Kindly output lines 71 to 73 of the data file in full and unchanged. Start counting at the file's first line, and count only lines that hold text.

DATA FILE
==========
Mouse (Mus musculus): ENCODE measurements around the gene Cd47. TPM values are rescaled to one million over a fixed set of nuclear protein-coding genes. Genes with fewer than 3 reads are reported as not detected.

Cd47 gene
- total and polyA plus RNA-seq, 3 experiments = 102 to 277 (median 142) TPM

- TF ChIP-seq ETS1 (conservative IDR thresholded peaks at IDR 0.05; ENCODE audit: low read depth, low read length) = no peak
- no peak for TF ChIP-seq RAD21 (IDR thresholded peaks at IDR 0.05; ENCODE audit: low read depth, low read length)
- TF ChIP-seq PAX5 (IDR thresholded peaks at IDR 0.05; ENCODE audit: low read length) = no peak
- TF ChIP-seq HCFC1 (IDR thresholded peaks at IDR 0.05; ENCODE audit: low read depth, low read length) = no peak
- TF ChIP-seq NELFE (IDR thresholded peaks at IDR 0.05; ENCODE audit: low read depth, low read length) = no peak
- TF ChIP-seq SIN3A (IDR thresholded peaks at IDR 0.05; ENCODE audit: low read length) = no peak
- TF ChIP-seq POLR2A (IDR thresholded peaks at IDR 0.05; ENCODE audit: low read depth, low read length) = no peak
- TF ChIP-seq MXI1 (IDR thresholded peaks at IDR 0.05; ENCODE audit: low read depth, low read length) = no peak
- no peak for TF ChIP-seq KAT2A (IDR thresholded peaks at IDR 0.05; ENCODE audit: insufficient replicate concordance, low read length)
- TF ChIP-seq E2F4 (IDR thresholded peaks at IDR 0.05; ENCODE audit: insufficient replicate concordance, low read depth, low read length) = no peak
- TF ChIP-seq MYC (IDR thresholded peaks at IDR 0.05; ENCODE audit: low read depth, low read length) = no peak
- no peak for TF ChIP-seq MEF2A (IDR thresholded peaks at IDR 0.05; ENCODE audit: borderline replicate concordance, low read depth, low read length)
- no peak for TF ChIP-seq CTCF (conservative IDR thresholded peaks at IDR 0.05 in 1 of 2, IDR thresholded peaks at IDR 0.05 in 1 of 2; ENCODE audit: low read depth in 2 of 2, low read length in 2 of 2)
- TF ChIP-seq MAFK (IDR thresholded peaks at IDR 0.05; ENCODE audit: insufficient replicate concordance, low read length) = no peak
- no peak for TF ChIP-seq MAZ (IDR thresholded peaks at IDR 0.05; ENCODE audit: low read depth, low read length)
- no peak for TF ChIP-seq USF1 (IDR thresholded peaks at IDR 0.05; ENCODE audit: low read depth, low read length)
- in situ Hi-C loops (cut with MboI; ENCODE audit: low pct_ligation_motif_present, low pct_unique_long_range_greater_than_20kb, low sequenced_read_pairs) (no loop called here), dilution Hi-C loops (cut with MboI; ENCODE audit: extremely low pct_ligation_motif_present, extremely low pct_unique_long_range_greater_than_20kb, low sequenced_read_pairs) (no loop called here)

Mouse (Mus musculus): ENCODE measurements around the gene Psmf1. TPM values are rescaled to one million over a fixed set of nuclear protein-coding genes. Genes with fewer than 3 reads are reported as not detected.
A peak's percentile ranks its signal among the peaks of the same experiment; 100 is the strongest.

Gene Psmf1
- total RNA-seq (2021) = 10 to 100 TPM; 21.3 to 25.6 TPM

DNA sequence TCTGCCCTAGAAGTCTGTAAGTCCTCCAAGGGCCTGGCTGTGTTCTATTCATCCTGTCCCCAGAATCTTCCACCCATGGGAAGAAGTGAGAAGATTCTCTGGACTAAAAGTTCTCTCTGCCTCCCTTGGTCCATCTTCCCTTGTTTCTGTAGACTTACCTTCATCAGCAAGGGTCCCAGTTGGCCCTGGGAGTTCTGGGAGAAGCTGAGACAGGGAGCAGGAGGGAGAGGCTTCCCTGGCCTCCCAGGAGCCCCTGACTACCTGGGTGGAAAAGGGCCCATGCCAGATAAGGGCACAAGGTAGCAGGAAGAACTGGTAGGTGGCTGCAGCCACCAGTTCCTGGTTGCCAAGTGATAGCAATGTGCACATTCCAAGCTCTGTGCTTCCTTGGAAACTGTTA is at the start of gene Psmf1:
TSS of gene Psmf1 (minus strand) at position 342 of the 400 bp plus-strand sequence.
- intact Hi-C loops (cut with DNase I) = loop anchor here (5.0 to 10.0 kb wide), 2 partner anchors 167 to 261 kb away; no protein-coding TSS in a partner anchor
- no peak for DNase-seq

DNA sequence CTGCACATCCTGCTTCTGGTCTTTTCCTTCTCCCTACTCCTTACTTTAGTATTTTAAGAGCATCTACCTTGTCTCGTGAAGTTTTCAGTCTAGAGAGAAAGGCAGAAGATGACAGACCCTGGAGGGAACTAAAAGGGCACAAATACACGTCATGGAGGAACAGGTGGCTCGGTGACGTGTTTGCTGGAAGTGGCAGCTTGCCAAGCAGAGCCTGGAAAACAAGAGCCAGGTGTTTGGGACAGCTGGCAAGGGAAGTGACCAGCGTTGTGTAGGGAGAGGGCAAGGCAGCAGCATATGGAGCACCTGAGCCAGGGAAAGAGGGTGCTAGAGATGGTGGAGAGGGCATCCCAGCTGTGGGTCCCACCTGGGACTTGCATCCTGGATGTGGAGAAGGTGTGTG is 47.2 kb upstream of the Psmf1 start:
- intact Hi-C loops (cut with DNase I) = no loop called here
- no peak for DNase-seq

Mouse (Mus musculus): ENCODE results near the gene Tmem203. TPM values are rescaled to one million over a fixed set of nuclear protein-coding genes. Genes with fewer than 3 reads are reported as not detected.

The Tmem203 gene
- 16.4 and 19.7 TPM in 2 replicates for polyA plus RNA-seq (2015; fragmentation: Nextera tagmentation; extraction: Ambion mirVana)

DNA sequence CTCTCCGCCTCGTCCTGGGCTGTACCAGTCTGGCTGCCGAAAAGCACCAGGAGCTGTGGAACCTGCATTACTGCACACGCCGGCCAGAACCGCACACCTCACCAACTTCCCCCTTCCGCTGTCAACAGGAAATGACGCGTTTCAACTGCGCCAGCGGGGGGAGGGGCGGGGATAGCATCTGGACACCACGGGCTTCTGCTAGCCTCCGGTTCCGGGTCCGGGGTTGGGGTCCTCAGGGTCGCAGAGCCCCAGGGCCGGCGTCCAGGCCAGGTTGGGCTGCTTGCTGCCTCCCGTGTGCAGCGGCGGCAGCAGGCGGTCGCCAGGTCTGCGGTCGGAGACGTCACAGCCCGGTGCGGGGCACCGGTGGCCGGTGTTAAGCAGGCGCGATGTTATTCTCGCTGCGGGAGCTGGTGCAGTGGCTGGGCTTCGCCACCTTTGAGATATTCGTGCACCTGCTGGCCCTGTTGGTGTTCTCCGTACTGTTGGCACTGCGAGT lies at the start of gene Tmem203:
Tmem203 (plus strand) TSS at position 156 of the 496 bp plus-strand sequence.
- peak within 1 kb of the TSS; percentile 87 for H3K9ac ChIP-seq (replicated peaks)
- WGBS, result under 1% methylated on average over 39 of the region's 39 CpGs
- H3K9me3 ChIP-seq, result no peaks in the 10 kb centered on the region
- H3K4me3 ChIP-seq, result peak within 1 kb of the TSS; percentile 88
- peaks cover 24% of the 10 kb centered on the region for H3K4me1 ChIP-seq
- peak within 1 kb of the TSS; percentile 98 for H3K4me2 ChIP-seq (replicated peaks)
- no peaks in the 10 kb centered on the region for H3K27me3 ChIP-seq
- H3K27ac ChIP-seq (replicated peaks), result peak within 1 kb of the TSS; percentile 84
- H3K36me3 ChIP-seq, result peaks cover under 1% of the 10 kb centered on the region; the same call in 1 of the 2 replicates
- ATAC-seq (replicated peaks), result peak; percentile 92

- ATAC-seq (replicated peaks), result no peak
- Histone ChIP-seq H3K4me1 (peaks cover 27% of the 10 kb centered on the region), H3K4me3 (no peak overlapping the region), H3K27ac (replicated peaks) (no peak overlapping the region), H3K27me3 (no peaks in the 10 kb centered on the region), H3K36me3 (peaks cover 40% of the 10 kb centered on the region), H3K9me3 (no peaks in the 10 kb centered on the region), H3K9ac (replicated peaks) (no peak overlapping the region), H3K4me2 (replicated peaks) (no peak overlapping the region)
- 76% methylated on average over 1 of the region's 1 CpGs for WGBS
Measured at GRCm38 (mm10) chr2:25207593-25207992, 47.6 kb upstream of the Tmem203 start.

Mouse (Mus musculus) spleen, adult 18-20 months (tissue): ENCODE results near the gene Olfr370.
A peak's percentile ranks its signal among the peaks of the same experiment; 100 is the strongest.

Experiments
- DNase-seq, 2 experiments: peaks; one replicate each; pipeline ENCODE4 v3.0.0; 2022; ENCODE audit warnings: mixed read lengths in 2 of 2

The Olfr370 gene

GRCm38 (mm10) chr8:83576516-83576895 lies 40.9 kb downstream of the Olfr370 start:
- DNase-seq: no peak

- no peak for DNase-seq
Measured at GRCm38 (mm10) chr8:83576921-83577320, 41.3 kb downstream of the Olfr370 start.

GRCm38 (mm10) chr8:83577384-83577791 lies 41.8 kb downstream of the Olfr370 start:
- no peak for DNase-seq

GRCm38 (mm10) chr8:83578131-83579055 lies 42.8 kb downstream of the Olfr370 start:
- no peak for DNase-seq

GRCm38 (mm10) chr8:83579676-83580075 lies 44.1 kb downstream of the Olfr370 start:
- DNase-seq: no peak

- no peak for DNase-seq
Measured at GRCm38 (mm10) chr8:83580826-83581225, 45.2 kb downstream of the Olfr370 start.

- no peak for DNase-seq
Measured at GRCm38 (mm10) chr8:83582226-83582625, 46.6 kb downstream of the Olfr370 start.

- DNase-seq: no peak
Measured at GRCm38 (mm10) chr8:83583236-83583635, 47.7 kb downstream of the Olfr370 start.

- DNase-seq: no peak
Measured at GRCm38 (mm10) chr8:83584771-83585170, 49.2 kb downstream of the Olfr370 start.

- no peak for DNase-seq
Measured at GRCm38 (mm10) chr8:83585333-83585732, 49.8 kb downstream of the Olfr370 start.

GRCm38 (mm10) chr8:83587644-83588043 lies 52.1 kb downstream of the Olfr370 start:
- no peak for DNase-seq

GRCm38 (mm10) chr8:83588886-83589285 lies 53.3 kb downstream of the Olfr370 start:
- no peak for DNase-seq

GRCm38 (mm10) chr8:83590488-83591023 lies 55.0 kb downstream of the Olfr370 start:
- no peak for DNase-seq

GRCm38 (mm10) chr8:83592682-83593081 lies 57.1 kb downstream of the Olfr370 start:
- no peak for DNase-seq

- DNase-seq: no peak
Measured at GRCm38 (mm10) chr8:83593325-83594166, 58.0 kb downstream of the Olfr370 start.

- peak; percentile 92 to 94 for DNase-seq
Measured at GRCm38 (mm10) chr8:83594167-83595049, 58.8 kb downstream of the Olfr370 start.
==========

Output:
Measured at GRCm38 (mm10) chr8:83583236-83583635, 47.7 kb downstream of the Olfr370 start.

- DNase-seq: no peak
Measured at GRCm38 (mm10) chr8:83584771-83585170, 49.2 kb downstream of the Olfr370 start.